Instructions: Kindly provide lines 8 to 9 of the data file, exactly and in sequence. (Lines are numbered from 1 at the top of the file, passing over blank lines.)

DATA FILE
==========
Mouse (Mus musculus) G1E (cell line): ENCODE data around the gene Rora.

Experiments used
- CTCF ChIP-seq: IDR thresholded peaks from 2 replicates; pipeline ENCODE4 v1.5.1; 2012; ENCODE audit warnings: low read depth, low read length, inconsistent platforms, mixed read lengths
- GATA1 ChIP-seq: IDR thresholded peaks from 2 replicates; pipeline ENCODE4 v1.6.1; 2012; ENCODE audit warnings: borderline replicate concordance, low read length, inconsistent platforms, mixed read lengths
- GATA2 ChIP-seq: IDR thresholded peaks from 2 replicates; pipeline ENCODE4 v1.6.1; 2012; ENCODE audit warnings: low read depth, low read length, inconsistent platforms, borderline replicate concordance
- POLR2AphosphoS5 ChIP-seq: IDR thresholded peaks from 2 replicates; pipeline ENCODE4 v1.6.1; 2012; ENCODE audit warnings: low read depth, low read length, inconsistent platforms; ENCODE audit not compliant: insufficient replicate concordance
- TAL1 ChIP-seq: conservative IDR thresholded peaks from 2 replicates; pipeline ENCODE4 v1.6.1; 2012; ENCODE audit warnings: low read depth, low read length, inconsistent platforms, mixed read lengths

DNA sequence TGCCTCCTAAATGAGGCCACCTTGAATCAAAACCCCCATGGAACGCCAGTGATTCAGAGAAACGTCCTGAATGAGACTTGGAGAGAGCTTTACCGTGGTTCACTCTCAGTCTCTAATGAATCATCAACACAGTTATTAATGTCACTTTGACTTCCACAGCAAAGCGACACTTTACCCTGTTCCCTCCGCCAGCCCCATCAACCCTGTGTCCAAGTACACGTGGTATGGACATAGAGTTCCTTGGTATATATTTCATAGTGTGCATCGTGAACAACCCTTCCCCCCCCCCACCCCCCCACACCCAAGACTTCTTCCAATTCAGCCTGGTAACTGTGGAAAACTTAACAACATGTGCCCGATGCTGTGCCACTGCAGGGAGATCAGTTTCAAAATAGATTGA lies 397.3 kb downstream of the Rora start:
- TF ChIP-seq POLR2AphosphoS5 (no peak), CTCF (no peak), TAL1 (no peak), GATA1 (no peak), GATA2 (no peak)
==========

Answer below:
DNA sequence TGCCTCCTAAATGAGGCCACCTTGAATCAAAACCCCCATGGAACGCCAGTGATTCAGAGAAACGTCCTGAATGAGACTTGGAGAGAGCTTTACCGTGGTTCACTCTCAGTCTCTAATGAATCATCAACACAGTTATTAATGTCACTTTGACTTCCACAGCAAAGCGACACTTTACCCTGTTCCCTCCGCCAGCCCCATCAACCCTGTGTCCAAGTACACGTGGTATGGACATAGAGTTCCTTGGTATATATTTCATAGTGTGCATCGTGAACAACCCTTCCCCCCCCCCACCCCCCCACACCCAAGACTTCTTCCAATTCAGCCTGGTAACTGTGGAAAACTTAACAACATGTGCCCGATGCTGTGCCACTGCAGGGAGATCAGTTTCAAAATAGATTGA lies 397.3 kb downstream of the Rora start:
- TF ChIP-seq POLR2AphosphoS5 (no peak), CTCF (no peak), TAL1 (no peak), GATA1 (no peak), GATA2 (no peak)